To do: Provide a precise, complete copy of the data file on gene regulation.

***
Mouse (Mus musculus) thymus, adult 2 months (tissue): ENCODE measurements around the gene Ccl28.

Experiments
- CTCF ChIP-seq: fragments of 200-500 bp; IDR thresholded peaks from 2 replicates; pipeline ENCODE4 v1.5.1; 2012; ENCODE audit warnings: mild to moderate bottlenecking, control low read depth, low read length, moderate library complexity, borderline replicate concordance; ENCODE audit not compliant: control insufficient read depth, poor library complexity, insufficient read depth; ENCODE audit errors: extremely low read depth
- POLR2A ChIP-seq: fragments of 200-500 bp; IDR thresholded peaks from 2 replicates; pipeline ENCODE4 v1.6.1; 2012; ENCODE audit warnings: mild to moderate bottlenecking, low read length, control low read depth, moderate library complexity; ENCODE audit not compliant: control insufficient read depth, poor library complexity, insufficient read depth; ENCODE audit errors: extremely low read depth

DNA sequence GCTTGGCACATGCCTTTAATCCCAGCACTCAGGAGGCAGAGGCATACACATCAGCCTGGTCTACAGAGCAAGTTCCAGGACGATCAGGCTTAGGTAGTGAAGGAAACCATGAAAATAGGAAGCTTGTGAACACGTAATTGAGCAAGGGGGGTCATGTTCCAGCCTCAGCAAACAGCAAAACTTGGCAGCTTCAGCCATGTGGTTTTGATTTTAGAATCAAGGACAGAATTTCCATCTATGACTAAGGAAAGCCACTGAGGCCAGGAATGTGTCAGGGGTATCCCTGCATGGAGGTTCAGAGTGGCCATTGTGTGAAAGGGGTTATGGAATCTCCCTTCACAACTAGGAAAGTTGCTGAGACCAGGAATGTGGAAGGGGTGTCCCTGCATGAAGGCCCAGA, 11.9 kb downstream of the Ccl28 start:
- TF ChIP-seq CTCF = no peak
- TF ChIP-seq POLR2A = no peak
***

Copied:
Mouse (Mus musculus) thymus, adult 2 months (tissue): ENCODE measurements around the gene Ccl28.

Experiments
- CTCF ChIP-seq: fragments of 200-500 bp; IDR thresholded peaks from 2 replicates; pipeline ENCODE4 v1.5.1; 2012; ENCODE audit warnings: mild to moderate bottlenecking, control low read depth, low read length, moderate library complexity, borderline replicate concordance; ENCODE audit not compliant: control insufficient read depth, poor library complexity, insufficient read depth; ENCODE audit errors: extremely low read depth
- POLR2A ChIP-seq: fragments of 200-500 bp; IDR thresholded peaks from 2 replicates; pipeline ENCODE4 v1.6.1; 2012; ENCODE audit warnings: mild to moderate bottlenecking, low read length, control low read depth, moderate library complexity; ENCODE audit not compliant: control insufficient read depth, poor library complexity, insufficient read depth; ENCODE audit errors: extremely low read depth

DNA sequence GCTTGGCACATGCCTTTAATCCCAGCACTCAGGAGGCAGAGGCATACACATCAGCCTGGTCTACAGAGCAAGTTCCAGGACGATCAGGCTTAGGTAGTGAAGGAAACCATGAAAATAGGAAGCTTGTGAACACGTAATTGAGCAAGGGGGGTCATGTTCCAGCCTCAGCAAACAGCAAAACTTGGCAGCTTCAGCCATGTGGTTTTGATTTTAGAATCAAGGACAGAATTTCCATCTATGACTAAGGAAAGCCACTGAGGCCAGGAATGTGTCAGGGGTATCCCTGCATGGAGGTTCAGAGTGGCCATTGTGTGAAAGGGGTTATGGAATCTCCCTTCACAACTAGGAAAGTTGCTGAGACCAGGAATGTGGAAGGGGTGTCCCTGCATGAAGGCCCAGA, 11.9 kb downstream of the Ccl28 start:
- TF ChIP-seq CTCF = no peak
- TF ChIP-seq POLR2A = no peak